Examples of keys

Darwin Information Typing Architecture (DITA) Version 1.2

A generic topicref element used to define a key bound to a topic:

<map>
  ...
  <topicref keys="apple-definition"
    href="topics/glossary/apple-gloss-en-US.dita"
  />
  ...
</map>

In this example, the topicref is acting as both a key definition and contributing to the navigation structure of the map, meaning the topic apple-gloss-en-US.dita will be processed as it would be if the @keys attribute were not present.

The same key definition using the <keydef> specialization of <topicref>:

<map domains="(map mapgroup-d)">
  ...
  <keydef keys="apple-definition"
    href="topics/glossary/apple-gloss-en-US.dita"
  />
  ...
</map>

Because the <keydef> element sets the default value of the @processing-role attribute to "resource-only", the key definition does not contribute to the map's navigation structure, but only serves to establish the key-to-resource binding for the key "apple-definition".

Duplicate definition of the same key:

<map domains="(map mapgroup-d)">
  ...
  <keydef keys="load-toner"
    href="topics/tasks/model-1235-load-toner-proc.dita"
  />
  <keydef keys="load-toner"
    href="topics/tasks/model-4545-load-toner-proc.dita"
  />
  ...
</map>

In this example, only the first definition in document order of the "load-toner" key is effective, so all references to the key within the scope of the root map will resolve to the topic model-1235-load-toner-proc.dita, not topic model-4545-load-toner-proc.dita.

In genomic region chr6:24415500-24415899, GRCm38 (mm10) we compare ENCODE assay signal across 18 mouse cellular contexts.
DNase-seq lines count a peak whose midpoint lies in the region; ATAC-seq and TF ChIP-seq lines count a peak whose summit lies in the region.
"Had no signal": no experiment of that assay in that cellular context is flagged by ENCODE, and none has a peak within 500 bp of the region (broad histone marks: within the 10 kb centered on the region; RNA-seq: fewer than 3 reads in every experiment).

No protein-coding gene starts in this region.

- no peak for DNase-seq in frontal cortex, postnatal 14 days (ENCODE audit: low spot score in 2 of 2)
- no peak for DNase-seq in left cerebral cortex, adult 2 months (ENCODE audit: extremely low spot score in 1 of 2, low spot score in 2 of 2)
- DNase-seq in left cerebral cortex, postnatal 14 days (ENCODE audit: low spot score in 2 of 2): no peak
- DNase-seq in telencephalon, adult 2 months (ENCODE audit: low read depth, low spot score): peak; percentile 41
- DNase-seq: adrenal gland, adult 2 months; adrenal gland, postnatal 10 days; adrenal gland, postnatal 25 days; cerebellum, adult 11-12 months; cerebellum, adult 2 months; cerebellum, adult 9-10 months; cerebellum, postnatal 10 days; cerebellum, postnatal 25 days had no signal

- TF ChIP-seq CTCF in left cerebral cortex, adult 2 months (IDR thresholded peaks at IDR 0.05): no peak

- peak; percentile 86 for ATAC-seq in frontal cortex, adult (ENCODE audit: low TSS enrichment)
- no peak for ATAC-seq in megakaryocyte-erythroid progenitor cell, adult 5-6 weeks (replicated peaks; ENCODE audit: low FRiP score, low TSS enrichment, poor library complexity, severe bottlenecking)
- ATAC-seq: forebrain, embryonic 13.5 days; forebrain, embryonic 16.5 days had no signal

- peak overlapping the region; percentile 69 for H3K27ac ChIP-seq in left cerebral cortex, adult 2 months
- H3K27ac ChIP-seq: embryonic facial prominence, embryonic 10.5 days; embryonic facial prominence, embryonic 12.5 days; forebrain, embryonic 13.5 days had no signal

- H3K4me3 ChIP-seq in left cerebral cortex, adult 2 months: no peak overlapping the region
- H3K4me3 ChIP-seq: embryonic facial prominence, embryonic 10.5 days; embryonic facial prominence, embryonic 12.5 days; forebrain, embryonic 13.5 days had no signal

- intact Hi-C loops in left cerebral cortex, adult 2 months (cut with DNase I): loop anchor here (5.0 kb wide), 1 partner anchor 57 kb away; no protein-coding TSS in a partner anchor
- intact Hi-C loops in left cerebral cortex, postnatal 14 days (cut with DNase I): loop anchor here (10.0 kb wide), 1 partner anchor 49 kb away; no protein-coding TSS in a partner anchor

Duplicate definitions with different conditions:

<map domains="(map mapgroup-d)">
  ...
  <keydef keys="file-chooser-dialog"
    href="topics/ref/file-chooser-osx.dita"
    platform="osx"
  />
  <keydef keys="file-chooser-dialog"
    href="topics/tasks/file-chooser-win7.dita"
    platform="windows7"
  />
  ...
</map>

In this example, both key definitions use the @platform metadata attribute to indicate that they apply to different operating system platforms. In this case, the effective key definition is determined not just by the order in which the definitions occur but whether the active value of @platform is "osx" or "windows7" when the key space is determined or the key is resolved. In this case both key definitions are potentially effective because they have distinct values for conditional attributes. Note that if no active value is specified for the @platform condition when determining the effective keys, then both of the definitions are effective and thus the first one in document order is the effective definition.

If the DITA value configuration were defined such that the default behavior is "exclude" rather than the normal default of "include", then neither definition would be effective and the key would be undefined. That case can be avoided by specifying an unconditional key definition after any conditional key definitions, e.g.:
<map domains="(map mapgroup-d)">
  ...
  <keydef keys="file-chooser-dialog"
    href="topics/ref/file-chooser-osx.dita"
    platform="osx"
  />
  <keydef keys="file-chooser-dialog"
    href="topics/tasks/file-chooser-win7.dita"
    platform="windows7"
  />
  <keydef keys="file-chooser-dialog"
    href="topics/tasks/file-chooser-generic.dita"
  />
  ...
</map>

In this case, with an explicitly-configured default behavior of "exclude", if no active value for the platform condition is specified, the third definition will be the effective definition, binding the key "file-chooser-dialog" to the topic file-chooser-generic.dita.

Duplicate key definitions using subordinate maps

Root map:

<map domains="(map mapgroup-d)">
  <keydef keys="toner-specs"
   href="topics/reference/toner-type-a-specs.dita"
  />
  <mapref href="submap-01.ditamap"/>
  <mapref href="submap-02.ditamap"/>
</map>

submap-01.ditamap:

<map domains="(map mapgroup-d)">
  <keydef keys="toner-specs"
   href="topics/reference/toner-type-b-specs.dita"
  />